Maki Kaji, “Sudoku Godfather” and Lifelong Puzzle Fan, Dies of Cancer at 69
YASUYOSHI CHIBA / AFP via Getty
Maki Kaji, the puzzle publisher who helped make Sudoku one of the most popular games in the world, has died of bile duct cancer, his company said. He was 69 years old.
“Maki Kaji, who spread the love of puzzles around the world as the ‘godfather of sudoku’, passed away at 10:54 p.m. on August 10, 2021 at his home in Tokyo,” Nikoli Co. wrote in a statement.
“Kaji-san came up with the name Sudoku and was loved by puzzle fans around the world,” they added in a separate statement, as reported by The Associated Press. “We are grateful from the bottom of our hearts for the patronage you have shown throughout his life.”
According to the BBC, Kaji – a lifelong puzzle fan – dropped out of school in the early 1980s and started Japan’s first puzzle magazine, Nikoli. A few years after the magazine’s debut, Kaji spotted a unique number-based puzzle game called “Number Place”, created by American architect Howards Garns. The puzzle was likely influenced by previous games seen in French newspapers in the late 1800s, the outlet said.
Kaji wanted it published in his magazine, but he had a problem.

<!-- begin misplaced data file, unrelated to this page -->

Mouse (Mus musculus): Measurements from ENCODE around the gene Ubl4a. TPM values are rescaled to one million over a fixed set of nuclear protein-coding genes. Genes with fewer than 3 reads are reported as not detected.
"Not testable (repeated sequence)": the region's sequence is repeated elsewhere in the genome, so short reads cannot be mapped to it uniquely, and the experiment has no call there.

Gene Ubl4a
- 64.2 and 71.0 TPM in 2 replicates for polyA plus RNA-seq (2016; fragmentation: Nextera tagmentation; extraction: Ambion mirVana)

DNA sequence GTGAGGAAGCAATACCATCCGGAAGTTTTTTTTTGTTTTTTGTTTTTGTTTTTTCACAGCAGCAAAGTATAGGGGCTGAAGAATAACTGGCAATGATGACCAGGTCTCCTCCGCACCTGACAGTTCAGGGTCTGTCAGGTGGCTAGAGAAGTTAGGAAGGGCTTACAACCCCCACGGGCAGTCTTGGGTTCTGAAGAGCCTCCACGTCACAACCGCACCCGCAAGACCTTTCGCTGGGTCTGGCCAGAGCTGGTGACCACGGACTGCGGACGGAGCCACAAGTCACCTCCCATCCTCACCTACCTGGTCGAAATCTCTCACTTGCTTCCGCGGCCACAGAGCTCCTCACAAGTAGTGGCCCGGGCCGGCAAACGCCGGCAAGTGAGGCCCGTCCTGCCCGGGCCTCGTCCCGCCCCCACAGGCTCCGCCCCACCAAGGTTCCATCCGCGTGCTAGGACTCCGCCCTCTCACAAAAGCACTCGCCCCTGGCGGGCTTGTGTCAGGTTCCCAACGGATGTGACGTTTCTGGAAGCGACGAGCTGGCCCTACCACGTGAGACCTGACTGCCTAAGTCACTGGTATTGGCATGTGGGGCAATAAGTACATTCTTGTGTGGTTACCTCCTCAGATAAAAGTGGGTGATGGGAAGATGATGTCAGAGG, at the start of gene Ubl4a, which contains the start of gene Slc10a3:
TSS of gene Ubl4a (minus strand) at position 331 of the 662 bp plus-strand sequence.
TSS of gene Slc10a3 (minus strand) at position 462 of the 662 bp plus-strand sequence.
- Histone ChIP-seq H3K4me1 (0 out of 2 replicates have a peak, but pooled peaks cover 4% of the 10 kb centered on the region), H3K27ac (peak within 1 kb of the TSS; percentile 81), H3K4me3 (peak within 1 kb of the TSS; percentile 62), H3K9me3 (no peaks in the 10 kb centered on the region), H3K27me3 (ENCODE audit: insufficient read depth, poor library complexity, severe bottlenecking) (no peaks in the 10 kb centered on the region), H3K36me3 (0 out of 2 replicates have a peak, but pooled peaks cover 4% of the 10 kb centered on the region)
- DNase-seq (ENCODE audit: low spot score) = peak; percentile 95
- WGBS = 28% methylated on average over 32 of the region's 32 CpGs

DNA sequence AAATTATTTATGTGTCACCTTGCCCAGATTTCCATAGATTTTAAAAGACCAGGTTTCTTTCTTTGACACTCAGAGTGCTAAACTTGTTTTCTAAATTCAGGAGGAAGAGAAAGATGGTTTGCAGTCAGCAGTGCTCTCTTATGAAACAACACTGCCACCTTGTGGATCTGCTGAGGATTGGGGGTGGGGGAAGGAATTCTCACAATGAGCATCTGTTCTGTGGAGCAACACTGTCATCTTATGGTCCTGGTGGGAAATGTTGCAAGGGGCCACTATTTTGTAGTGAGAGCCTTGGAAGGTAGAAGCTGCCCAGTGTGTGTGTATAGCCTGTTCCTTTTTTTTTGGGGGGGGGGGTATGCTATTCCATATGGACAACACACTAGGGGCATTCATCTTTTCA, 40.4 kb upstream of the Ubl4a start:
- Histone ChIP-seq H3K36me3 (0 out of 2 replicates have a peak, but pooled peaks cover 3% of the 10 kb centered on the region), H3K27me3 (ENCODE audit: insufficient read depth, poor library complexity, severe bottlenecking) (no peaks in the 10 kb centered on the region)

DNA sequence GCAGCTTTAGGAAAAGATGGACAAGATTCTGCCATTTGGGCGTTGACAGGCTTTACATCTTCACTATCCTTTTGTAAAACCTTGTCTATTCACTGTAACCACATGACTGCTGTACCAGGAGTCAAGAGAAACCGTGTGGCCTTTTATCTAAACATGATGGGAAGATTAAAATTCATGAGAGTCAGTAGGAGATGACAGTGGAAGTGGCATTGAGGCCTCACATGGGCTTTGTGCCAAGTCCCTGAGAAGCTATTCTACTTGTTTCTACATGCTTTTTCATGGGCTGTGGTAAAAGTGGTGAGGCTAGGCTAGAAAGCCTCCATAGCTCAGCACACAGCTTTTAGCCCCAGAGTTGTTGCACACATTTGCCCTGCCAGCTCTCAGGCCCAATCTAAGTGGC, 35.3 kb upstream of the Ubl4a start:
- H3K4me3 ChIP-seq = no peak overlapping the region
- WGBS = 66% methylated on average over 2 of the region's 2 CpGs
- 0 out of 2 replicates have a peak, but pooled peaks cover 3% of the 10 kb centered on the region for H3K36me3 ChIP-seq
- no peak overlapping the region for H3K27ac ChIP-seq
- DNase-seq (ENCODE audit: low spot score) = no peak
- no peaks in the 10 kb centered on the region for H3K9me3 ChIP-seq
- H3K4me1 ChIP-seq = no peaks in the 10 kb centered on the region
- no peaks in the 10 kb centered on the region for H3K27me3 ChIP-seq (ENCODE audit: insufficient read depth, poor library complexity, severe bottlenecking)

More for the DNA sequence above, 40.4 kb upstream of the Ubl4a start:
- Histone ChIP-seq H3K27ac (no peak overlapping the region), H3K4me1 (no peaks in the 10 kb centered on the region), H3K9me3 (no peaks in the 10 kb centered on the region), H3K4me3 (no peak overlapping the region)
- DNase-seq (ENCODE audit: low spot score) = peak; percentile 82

“The name, Number Place, didn’t strike me,” he said in 2008. “I wanted to come up with a Japanese name.”
Instead, Kaji named his version of the game “Suji-wa-Dokushin-ni-Kagiru,” which translates to “The numbers should be single, a single,” the Associated Press reported.
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But the name was not a hit among his colleagues, and Kaji – before rushing to a horse race on time – proposed “Sudoku” as a new name, the BBC reported.
Although the game had followers, it only became a worldwide sensation many years later, in 2004, when a fan asked The temperature to present it in a future edition of the British newspaper. Sudoku has since been one of the most popular games in the world.
Kaji had remained CEO of his company, Nikoli Co., until July 31, 2021, when he handed over the post to his former editor, Yoshinao Anpuku.
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According to New York Times, the true origins of the game on which Sudoku is based are not known. Some historians believe it was invented by a Swiss mathematician in the 18th century, while others believe it came from China or Arab countries centuries earlier.
Kaji did not receive any financial gain from Sudoku and did not trademark the game outside of Japan, the AP said. But wealth was not the goal he had in mind when he launched his puzzle magazine so many years ago.
“I am really moved when I see a new idea for a puzzle that has a lot of potential,” he once told the BBC.
“I’m really excited about this,” he added. “It’s like finding treasure.”